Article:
We should look to the NFL for a cautionary tale. Despite a (rather impressive) streaming deal with Twitter that has revitalized a flagging Thursday-night product, ratings are down 11% year-over-year. As commentators and bloggers scramble to find excuses for an unprecedented ratings drop — suspensions, injuries, even Hillary Clinton — the simple fact is that it has become more difficult to watch major American sports leagues than most other forms of entertainment. In an era when anyone can plop down on their couch and binge on Netflix' ($9.99/month) or HBO's ($14.99/month) high-quality content whenever they want, in HBO's case often before an episode airs on linear TV, why should they sit through endless commercials to watch an entertainment product that isn't better? During a broadcast earlier this year, a sentence was uttered by a broadcaster which left me speechless: "due to NFL rules, we're not going to be able to show you the end of that game. Instead, here's [our anchors] with the [team] postgame show." Even the digital products put out by the leagues is mediocre — I'm not going to pay double the cost for baseball ($25/month) or quadruple the cost for football ($40/month) to run into onerous blackout restrictions, time delays ($40/month doesn't even buy you live-streaming, only time-shifted viewing later), and general disrespect for the fans. Yes, teams are making money hand-over-fist, but this won't last. 

Respect for your customers, fans, users, members — whatever you want to call the consumers of your product — is essential to building a sustainable, long-lasting business. We're long past the era where football was the only entertainment available on Sunday afternoons, or everyone would tune in to watch a sports championship; The fans that do tune in are clearly more dedicated, and more interested, than most of the prior (much larger) audience. Yet this loyalty is met with indifference by the industries that are selling against the fans' eyeballs. Making the content available to paying customers wherever and whenever they want isn't benevolence, it's table stakes in the digital era. Without a significant rethinking, ratings will continue to decline as people give their attention to content that appreciates their loyalty. Meanwhile, the NFL recently renewed a deal that prevents them from offering live streams of most of their games, meaning they cannot even start competing in the streaming space until 2022.

We Asked For This

Each September, Apple releases a new version of iOS to a chorus of cheers from the average user, and a series of frustrated blog posts by the more technically-inclined. Every crash, sync failure, or edge case is held aloft as evidence of Apple's slow decline into irrelevancy. Jokes reference Marco Arment's (since-retracted) post on the increase in weird bugs in Apple's software. Screenshots abound of weird behavior. Sarcastic tweets are retweeted, quote tweeted, debated, and debunked. Flame wars spread across the internet, as people either argue that Apple and its products are in a decline akin to the Roman Empire after the sack of Rome or vehemently deny there's a problem like Neville Chamberlain in 1938.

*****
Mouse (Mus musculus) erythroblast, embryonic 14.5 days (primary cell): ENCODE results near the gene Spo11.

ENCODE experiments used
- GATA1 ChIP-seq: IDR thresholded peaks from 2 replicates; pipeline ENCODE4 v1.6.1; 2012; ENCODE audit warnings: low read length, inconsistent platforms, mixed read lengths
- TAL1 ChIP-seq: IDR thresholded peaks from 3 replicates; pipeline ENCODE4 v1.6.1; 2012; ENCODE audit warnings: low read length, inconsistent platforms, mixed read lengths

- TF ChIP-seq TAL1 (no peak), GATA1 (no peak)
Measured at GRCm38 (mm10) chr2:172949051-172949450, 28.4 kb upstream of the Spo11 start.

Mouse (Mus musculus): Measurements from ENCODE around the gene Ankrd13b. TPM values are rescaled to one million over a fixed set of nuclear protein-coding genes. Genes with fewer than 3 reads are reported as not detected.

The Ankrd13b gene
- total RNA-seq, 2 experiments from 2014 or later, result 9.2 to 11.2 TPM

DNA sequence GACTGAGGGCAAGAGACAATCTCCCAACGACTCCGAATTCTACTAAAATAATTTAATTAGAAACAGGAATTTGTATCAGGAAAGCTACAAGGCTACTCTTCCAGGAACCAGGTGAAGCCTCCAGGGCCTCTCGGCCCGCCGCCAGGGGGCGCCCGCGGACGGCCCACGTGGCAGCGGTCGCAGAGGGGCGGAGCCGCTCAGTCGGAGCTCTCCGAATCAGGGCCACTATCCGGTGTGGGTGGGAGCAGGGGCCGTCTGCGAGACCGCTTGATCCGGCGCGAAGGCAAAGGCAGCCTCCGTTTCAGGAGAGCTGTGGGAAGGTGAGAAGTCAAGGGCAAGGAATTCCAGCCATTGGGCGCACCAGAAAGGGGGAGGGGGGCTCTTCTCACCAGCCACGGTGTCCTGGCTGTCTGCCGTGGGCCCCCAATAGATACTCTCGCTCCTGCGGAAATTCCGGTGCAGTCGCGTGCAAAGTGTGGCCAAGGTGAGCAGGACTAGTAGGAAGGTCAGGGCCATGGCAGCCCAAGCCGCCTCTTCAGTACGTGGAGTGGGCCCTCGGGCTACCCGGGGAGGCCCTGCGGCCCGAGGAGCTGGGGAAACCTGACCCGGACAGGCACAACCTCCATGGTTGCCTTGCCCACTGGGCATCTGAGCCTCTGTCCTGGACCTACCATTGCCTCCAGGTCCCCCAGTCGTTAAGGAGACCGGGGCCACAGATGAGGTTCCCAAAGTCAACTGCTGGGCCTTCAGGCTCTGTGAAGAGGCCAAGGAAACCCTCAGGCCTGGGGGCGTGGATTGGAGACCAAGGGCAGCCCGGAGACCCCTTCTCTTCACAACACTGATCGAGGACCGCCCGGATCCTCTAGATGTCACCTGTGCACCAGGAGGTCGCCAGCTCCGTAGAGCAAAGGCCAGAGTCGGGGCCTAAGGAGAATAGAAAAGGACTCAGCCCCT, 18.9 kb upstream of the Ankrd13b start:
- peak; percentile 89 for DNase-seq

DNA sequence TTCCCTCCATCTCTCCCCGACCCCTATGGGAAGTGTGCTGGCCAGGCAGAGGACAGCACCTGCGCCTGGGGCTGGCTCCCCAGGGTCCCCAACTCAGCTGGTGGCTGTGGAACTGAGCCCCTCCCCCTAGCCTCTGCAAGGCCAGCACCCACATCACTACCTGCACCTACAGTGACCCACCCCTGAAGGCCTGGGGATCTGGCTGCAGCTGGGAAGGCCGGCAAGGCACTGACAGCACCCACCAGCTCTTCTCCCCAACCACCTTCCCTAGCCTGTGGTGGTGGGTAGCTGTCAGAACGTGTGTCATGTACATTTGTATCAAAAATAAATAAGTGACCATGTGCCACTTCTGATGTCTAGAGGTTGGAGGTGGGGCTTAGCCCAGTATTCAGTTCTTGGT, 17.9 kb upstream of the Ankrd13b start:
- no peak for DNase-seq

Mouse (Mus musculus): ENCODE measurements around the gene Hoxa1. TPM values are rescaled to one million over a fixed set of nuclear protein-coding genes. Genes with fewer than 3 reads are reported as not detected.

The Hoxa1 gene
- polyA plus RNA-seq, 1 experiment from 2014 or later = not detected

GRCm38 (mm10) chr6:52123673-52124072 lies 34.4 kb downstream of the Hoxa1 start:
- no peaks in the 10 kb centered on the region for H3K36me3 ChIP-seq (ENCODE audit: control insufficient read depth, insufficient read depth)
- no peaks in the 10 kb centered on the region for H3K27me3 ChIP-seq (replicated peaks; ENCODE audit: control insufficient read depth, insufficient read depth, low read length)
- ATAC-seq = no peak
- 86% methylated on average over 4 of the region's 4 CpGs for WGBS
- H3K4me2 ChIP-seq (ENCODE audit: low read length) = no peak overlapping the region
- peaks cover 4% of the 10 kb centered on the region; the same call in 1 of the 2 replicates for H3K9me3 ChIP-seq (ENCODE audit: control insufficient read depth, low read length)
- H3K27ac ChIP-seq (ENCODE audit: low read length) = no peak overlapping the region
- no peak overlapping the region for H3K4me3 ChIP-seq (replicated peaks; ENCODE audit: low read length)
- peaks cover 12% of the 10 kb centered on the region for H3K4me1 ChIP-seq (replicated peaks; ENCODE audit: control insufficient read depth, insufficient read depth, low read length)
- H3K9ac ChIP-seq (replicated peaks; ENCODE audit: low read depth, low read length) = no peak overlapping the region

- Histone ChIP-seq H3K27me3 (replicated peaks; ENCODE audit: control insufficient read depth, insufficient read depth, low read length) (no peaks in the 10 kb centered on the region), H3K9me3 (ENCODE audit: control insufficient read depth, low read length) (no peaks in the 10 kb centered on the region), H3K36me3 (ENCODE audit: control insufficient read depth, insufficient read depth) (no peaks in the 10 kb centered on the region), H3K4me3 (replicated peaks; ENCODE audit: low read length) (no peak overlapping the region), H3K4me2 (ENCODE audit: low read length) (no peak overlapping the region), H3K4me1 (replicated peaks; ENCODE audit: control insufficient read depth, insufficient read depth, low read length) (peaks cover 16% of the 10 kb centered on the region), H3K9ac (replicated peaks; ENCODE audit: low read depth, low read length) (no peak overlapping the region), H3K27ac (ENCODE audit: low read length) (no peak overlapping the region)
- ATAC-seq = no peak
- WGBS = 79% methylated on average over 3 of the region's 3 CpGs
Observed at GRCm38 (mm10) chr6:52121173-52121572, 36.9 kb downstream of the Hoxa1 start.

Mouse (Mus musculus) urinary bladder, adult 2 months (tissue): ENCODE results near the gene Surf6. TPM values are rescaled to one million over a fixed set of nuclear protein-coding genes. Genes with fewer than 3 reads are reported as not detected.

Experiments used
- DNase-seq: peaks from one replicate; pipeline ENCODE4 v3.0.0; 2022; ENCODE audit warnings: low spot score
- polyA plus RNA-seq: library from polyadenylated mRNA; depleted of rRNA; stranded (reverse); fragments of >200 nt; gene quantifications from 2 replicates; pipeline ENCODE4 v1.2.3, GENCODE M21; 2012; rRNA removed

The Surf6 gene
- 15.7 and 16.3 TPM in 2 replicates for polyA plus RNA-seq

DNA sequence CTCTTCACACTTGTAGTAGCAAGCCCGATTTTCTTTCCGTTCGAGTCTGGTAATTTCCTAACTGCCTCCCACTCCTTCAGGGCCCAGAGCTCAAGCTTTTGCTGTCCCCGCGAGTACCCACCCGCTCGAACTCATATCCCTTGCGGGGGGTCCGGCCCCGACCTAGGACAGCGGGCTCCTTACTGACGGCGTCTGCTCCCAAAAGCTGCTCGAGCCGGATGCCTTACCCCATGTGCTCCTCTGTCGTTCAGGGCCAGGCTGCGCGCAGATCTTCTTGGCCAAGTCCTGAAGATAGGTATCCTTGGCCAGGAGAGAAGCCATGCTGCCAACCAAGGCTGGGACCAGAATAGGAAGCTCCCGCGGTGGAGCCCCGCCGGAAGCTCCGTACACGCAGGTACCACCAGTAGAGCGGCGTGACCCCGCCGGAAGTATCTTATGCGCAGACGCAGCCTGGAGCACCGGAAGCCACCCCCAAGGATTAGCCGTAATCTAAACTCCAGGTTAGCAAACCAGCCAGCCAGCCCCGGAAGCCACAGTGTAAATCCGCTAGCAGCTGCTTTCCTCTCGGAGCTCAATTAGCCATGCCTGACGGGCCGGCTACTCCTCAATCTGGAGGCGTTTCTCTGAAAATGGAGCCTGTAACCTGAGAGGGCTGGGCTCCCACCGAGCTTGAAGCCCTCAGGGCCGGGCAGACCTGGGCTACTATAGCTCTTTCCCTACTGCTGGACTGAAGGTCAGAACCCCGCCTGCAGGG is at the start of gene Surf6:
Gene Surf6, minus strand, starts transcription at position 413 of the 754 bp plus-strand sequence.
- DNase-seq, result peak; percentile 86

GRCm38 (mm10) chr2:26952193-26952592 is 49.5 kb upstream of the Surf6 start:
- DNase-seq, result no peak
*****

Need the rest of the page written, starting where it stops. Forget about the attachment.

Those who argue that there are far more shipped bugs in Apple's (or anyone else's) software aren't wrong. It's an inevitable result of the tremendous increases in what is possible on iOS over the past decade. 10 years ago, iPhone OS 1.1 had just arrived, bringing with it the iTunes Wi-Fi Music Store. Today, we're awaiting the launch of iOS 10.1, which will let the iPhone use a 3D map of the world to simulate the effect of a much bigger lens. With increased software complexity comes an increased potential for bugs, and makes each user's experience more unique. With no two people using their phone in exactly the same way, Apple's now building an OS for one billion different edge cases. It's inevitable that each one of that billion users will hit some untested, undocumented behavior that just doesn't work right.

It's not Apple's fault that iOS has gotten this elaborate, it's that we wanted it to be. From the very early days, we — the tech-y users, the developers, the fanboys — wanted more. Even features like copy and paste were added at the behest of users, leading slowly, inexorably to the intricacy found in iOS 10. Add to this the pressure caused by the millions of non-tech-obsessed folks who use iOS devices as their only computer, and it's a recipe not for disaster, but for imperfection. This isn't necessarily a problem, even, as iOS has become a full-fledged computing platform in its own right, with all the great and terrible things that label implies. So remember, the next time some widget acts wonky, or a notification behaves oddly — we asked for this.